His teachings on prosperity were a major theme in his meetings during the 1960s. He began selling "prosperity cloths" for $100 and $1000 dollar donations. Furthermore, he claimed to have "visions, divine voices, and prophecies."

He also "claimed to communicate with the demon world.

Death

Allen died at the Jack Tar Hotel in San Francisco, California on June 11, 1970 at the age of 59. The coroner's report concluded Allen died from liver failure brought on by acute alcoholism. Police found his body in a "room strewn with pills and empty liquor bottles." Allen was buried at Miracle Valley, Arizona.

After death and memory

After Allen’s death in 1970, Reverend Don Stewart became head of the association, changing the name to The Don Stewart Evangelistic Association. The activities of the association were then moved to Phoenix and the Bible college continued to operate in Miracle Valley until 1975. Rev. Stewart had been trying to sell the school since 1970, but seemed to have no success. Later he was approached by the Hispanic Assemblies of God who obtained the campus by a 20-year lease agreement for one dollar a year, in which they opened a Spanish-speaking Bible college known as the Southern Arizona Bible College.

In 1979 Miracle Valley came to a close after bankruptcy hearings. Rioting on the property from some immigrants Chicago and part of Mississippi took place in this era and culminated in the death of Therial Davis, a six year old.

Legal problems occurred when in 1982, A. A. Allen's main administration building and his vast warehouse were set fire by an arsonist(s), which resulted in the total destruction of the facilities. The insurance company paid 1.5 million dollars for the reconstruction of the large building, or one million dollars for a 'cash-out.' Don Stewart wanted to take the cash-out; however, the Spanish Assemblies of God (Central Latin American District Council of the Assemblies of God) wanted the facilities to be rebuilt.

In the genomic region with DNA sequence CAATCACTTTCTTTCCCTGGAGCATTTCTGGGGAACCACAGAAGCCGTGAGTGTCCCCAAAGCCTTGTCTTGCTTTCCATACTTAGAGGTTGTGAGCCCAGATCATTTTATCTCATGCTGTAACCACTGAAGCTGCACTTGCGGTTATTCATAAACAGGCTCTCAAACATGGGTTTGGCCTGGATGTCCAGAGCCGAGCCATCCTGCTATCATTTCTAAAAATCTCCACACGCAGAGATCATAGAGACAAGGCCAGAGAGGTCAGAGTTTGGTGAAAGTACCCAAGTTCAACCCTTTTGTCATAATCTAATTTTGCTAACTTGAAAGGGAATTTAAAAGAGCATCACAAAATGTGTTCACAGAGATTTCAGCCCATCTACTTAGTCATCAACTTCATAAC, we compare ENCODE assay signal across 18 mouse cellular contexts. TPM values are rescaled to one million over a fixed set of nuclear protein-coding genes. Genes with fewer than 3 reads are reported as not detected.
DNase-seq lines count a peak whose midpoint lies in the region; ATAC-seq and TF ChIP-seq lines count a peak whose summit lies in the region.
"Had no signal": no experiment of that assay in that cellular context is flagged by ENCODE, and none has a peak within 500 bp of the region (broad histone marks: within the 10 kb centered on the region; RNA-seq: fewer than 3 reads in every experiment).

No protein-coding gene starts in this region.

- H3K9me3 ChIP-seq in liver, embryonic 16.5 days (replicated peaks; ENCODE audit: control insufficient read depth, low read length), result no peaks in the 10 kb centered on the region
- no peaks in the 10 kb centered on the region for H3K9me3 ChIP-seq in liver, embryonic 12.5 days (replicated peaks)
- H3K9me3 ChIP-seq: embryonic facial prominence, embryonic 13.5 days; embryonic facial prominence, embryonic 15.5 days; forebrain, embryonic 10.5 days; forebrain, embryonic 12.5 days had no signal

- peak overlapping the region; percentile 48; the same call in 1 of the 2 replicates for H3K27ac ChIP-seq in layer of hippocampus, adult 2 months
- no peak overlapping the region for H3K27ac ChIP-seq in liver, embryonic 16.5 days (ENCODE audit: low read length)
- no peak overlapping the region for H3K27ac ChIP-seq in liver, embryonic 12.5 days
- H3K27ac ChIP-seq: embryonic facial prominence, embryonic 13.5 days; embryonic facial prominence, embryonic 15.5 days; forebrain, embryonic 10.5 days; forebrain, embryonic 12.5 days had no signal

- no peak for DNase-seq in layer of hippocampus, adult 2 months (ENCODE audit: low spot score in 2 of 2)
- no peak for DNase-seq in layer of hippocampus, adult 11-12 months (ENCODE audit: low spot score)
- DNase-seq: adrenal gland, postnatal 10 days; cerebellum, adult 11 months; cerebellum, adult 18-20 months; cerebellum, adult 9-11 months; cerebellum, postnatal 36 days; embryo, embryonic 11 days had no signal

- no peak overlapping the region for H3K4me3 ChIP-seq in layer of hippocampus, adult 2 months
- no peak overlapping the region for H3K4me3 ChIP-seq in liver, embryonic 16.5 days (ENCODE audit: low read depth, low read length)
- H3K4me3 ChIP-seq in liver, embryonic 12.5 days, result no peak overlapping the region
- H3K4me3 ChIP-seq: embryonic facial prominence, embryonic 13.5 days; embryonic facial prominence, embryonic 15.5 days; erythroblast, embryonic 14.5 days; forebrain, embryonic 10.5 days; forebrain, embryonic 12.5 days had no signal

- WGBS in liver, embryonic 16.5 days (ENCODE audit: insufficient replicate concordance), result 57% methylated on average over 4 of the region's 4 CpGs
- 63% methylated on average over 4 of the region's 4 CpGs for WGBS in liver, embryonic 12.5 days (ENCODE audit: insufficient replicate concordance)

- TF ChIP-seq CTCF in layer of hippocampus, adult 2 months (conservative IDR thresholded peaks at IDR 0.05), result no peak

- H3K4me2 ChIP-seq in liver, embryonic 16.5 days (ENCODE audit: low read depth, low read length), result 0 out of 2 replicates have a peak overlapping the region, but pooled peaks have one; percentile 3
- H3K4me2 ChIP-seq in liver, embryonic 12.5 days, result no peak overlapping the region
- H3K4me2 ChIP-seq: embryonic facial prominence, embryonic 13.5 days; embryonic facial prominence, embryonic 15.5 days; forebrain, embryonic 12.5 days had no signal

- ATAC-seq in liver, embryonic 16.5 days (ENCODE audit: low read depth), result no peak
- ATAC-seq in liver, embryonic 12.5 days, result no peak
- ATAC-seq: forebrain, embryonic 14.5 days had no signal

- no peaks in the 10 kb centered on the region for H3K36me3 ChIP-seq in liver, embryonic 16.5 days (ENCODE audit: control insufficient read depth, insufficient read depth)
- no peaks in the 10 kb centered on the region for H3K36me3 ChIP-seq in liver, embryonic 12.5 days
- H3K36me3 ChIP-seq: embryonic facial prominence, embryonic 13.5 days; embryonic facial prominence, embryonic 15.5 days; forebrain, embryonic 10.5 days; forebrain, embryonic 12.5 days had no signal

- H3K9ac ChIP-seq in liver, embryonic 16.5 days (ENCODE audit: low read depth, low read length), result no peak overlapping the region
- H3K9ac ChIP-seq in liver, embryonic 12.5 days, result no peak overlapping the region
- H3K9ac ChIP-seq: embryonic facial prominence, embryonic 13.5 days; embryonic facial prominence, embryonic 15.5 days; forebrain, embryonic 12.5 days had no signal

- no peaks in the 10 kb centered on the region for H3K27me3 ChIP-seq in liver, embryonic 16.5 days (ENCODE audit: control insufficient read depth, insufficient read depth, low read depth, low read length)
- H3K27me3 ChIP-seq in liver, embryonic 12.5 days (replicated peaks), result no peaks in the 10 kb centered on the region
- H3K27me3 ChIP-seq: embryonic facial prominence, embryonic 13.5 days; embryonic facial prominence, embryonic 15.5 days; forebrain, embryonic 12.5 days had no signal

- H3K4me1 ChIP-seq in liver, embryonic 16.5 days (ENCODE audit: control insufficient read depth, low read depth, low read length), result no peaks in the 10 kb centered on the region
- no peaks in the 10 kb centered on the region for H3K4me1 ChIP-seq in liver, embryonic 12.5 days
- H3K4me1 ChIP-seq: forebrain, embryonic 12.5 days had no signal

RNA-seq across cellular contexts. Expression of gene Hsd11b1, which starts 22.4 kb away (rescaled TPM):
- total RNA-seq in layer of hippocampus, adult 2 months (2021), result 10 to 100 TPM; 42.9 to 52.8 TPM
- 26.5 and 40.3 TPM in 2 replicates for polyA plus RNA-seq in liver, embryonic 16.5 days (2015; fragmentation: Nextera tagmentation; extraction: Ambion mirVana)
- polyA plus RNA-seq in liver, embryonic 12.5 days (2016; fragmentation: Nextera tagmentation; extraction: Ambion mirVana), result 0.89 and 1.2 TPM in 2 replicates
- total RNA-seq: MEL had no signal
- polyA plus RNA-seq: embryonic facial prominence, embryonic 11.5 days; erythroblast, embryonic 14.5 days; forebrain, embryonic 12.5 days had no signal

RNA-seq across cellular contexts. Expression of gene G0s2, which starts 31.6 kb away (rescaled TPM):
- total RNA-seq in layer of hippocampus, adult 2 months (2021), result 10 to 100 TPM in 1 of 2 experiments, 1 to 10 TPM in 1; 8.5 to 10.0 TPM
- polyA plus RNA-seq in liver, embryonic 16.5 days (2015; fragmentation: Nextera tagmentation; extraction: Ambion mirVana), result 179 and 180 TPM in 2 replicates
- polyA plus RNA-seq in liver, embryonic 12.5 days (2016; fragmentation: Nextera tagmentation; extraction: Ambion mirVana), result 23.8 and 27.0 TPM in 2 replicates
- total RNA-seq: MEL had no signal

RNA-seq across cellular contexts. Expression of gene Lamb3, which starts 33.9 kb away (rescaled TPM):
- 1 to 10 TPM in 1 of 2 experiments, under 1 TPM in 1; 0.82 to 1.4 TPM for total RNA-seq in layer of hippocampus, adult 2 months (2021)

It was agreed upon by all that the Don Stewart Evangelistic Association (later known as Don Stewart Ministries, Inc.) would accept the insurance money of one million dollars for Miracle Valley, and the Assemblies of God would receive the Miracle Valley campus consisting of 15 buildings and nearly eighty acres of land for six dollars which equated into the one dollar per year for the previous six years. However, Don Stewart forced the Assemblies of God to maintain a Bible College for a minimum of twenty years, or the property would revert back to his ministry. In 1995, exactly twenty years later, the Assemblies of God closed Southern Arizona Bible College and put the campus up for sale. It appeared they incurred the same problem that faced Don Stewart from 1970-1975, there were no takers on the property.

In 1998, a group of ten people from the Melvin Harter Ministries, Inc. came from Ohio to view the campus. The next year, Miracle Valley Bible College was purchased by Melvin Harter Ministries, in August 1999 and the school continues under the administration of Melvin Harter as the Miracle Valley Bible College & Seminary where students are taught in classical Pentecostal theology.

Allen's influence

Allen became one of the first to develop a national television ministry and broadcast prophecies and deliverances from demons over the airwaves. At his peak, he appeared on fifty-eight radio stations daily, forty-three TV stations, and even owned an airfield with 150 aircraft.

References

External links